Mayor Adams says ‘I don’t believe’ right-to-shelter applies to migrant crisis

Mayor Eric Adams.
Photo By Dean Moses

Mayor Eric Adams on Thursday repeated he doesn’t believe the city’s right-to-shelter mandate applies to nearly 119,000 recently arrived migrants, while his administration is appealing a Staten Island Supreme court ruling that drew a similar conclusion.

The mayor made the remarks in an interview with conservative WABC77 radio host Sid Rosenberg on Sept. 28, when Rosenberg played an audio clip of U.S. Rep. Nicole Malliotakis (R-Staten Island) asking why the mayor would appeal a ruling that seemingly gives him what he wants.

The decision by Staten Island Supreme Court Judge Wayne Ozzi on Tuesday, which came in response to a suit over the use of the shuttered Saint John Villa Academy catholic school as a migrant shelter, argues the city’s right-to-shelter should not apply to recently arrived migrants. Ozzi’s preliminary injunction would have blocked the city from continuing to house some 300 migrants at the closed school, but it was vacated by a higher court when City Hall appealed the decision.

Adams, in the Thursday interview, said that while he agrees the right-to-shelter shouldn’t apply to the migrant influx, there are other parts of Ozzi’s ruling he opposes. Those include Ozzi’s assessment that the city is not in an emergency and that his administration’s sheltering of a seemingly never-ending stream of migrants is responsible for the current crisis.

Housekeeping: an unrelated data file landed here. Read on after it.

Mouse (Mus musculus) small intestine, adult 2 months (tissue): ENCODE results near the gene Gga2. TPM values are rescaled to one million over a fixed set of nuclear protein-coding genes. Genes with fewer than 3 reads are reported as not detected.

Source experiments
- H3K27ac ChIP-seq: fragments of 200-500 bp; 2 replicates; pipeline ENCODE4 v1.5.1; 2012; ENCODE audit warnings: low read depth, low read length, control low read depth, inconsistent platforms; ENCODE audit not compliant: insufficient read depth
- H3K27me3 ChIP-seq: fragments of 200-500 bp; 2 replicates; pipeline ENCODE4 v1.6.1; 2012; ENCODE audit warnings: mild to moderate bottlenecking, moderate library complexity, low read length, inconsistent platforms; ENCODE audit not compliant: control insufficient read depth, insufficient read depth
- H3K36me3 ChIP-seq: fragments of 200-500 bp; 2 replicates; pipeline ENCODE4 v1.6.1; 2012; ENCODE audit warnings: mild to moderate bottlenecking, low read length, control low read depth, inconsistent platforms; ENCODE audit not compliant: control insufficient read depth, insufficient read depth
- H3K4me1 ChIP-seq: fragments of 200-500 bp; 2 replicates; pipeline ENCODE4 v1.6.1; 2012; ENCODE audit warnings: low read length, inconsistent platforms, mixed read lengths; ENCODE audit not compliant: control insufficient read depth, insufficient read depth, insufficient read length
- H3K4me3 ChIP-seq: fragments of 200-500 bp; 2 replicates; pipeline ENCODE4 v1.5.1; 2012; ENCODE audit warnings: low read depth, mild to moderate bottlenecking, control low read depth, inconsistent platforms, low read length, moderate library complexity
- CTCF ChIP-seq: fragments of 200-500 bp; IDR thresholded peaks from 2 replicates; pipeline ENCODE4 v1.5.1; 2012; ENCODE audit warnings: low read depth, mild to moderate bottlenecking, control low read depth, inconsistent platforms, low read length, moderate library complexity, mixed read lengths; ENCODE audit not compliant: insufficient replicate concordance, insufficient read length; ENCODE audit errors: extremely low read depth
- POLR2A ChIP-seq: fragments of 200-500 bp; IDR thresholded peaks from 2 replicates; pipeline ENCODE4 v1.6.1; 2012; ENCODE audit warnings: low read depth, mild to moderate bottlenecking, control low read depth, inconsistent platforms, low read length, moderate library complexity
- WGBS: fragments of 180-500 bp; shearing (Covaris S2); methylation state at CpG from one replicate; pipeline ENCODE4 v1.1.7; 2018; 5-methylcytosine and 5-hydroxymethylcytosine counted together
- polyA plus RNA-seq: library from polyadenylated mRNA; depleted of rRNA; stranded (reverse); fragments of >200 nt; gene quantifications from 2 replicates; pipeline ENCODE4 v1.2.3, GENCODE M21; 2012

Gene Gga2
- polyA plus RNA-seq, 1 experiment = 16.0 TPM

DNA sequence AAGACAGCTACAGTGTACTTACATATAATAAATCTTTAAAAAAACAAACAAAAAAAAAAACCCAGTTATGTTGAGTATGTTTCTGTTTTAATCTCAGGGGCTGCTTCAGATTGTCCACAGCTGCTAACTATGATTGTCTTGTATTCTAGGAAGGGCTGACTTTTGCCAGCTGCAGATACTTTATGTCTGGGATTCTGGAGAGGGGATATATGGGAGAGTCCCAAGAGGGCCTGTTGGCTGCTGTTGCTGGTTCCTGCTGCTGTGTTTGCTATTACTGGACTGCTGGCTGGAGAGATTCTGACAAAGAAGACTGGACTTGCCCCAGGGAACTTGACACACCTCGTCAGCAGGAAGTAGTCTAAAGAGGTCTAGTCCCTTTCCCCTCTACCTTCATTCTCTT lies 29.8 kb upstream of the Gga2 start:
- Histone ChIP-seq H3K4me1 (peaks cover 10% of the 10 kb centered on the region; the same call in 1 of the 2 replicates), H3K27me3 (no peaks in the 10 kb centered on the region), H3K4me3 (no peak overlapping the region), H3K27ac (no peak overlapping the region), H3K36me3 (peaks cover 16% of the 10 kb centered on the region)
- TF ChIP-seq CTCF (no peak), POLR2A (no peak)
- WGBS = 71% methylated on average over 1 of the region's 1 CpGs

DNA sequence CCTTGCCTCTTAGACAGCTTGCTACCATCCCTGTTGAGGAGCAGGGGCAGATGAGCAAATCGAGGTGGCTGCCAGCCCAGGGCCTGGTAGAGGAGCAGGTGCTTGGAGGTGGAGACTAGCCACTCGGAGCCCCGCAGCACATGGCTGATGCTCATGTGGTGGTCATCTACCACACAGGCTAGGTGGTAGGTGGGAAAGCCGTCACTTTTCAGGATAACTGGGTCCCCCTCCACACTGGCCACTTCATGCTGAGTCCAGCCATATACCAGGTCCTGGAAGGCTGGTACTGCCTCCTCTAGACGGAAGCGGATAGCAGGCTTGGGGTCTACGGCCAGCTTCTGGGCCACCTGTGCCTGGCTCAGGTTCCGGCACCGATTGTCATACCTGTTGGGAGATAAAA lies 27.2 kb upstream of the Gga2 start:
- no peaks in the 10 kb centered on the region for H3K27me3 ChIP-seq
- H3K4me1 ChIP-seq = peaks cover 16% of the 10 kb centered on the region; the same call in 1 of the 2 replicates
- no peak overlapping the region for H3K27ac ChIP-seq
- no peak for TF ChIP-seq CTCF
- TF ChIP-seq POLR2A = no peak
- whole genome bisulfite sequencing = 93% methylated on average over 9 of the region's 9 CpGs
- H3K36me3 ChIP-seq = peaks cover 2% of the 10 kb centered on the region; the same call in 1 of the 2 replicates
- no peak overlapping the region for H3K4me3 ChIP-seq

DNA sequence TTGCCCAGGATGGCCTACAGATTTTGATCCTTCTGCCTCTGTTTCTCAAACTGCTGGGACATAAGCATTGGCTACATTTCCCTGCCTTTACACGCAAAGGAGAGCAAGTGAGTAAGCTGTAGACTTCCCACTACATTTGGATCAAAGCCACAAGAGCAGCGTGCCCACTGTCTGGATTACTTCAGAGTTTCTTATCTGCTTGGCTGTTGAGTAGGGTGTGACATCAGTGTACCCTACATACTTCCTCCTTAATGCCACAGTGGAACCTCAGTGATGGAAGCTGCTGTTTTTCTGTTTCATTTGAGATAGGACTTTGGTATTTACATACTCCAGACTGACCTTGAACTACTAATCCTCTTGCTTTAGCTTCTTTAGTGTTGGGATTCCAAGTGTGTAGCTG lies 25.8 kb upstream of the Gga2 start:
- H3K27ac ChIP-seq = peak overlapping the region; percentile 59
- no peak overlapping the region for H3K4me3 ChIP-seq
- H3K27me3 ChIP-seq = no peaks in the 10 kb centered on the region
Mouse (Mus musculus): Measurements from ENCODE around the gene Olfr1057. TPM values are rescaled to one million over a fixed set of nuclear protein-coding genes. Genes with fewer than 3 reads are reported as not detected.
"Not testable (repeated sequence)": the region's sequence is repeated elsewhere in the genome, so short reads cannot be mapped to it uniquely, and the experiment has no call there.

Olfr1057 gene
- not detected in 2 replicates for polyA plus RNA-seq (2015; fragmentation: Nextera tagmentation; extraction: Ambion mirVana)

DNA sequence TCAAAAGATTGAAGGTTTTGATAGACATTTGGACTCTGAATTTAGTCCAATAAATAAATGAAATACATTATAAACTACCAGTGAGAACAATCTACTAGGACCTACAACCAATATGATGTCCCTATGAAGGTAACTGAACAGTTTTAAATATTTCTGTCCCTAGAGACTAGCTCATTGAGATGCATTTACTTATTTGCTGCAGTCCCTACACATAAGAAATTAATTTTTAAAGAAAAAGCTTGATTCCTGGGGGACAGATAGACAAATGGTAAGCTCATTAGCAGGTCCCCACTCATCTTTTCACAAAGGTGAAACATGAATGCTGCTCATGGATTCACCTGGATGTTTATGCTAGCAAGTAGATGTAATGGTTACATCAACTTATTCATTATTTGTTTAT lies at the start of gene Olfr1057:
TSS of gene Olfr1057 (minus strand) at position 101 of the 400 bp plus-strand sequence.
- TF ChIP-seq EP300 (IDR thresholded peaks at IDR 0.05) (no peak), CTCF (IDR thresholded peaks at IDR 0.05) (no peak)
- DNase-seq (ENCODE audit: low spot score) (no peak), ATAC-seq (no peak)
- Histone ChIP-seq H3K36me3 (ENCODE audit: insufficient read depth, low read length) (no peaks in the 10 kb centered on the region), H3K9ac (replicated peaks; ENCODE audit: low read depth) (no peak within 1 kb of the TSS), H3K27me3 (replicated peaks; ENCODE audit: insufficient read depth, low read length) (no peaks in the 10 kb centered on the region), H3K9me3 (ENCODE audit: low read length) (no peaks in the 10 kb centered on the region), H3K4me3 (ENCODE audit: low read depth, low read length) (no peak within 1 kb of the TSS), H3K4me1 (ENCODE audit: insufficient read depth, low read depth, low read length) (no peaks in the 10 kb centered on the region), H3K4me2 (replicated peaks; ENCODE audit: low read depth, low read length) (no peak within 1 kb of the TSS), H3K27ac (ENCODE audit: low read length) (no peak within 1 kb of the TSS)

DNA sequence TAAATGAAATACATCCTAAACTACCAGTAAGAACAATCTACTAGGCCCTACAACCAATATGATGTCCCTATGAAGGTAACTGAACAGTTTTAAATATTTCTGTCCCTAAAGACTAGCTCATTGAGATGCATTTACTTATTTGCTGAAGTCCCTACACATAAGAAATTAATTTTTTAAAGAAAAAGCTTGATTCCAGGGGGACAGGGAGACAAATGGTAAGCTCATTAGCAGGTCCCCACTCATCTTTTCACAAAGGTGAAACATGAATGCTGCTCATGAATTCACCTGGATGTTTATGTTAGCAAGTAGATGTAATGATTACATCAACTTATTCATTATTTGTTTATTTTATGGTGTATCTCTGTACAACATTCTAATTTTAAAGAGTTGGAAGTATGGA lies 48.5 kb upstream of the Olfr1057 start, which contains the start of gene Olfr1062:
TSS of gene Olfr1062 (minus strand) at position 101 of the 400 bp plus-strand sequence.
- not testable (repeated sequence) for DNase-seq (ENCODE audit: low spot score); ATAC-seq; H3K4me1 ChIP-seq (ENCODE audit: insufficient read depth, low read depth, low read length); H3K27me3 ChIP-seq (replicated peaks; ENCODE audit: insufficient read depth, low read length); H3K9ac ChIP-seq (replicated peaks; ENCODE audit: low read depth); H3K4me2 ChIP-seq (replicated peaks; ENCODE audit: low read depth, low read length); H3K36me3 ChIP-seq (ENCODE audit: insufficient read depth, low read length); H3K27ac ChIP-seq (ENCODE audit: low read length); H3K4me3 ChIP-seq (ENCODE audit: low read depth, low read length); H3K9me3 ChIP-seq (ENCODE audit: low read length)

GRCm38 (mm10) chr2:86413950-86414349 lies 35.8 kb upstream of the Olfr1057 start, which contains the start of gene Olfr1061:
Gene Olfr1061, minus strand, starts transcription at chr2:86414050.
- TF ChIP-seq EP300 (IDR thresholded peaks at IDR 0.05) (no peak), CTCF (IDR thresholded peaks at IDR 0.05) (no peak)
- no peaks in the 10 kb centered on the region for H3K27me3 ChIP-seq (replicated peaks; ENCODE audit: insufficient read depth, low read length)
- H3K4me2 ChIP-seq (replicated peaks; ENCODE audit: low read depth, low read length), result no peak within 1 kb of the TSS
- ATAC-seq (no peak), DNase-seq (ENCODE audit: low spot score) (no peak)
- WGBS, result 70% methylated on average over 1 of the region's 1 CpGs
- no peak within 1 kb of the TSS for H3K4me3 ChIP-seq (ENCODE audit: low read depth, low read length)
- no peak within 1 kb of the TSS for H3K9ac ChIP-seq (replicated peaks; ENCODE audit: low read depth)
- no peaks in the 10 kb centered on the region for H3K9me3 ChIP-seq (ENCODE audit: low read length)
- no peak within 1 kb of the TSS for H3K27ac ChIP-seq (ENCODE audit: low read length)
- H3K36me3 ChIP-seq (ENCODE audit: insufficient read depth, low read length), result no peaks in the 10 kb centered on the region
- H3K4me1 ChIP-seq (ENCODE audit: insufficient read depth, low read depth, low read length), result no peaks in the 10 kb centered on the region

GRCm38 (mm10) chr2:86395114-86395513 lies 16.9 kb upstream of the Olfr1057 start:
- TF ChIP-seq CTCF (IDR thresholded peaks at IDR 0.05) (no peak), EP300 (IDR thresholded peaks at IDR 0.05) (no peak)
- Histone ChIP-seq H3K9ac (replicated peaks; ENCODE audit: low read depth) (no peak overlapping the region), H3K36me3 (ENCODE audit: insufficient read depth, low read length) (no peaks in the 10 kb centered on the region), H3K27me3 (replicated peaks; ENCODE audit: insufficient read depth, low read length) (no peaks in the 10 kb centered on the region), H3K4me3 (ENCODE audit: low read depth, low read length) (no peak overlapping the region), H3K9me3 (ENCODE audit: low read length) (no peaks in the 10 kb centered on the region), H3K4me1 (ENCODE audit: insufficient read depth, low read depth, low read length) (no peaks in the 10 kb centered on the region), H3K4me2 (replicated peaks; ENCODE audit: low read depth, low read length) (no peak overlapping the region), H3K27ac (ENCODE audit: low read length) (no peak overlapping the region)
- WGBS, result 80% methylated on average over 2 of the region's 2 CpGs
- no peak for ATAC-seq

“I don’t believe the right to shelter applies to a migrant crisis,” the mayor said. “Our team is looking at exactly what we are going to do with the ruling …He stated that we created this emergency by allowing people to come here. Anyone knows that I cannot deny people from coming here. So, we need to peel apart the entire ruling, the comments that he made, and make sure we don’t allow them to stand.”

Adams added there are parts of the ruling they may agree with, and it is up to the city’s Corporation Counsel Sylvia Hinds-Radix to figure that out.

In his ruling, Ozzi said neither the 1981 consent decree that established the right-to-shelter for homeless New Yorkers nor the state constitution “require the City or State of New York to provide shelter to the tens of thousands of migrant asylum seekers who have arrived in the last 18 Months.”

He also referred to the consent decree as a “relic of the past” that didn’t envision the current migrant tide when it was issued over 40 years ago.

Thursday was hardly the first time Adams has publicly questioned the right-to-shelter and his administration is currently seeking to suspend parts of the mandate as it applies to migrants in a Manhattan Supreme Court. On the same day Ozzy issued his ruling, the mayor’s attorneys were in court asking Manhattan Supreme Court Judge Erika Edwards permission to revise its application to change right-to-shelter, although it wasn’t immediately clear how.

Edwards also recused herself from the case on Tuesday due to her wish to avoid “any potential appearance of impropriety, that my impartiality may be questioned.”

When asked by amNewYork Metro about what changes the administration is now pursuing during a Wednesday press conference, Hinds-Radix declined to go into specifics, instead noting that they have until Oct. 3 to submit a letter to the court outlining their latest request.

“We are now with a new schedule to present a specific document to the court that we will have to present by Oct. 3, the request that the city is making,” she said. “And so while we are now in the process of looking at that, I wouldn’t tell you what our litigation strategy is going to be.”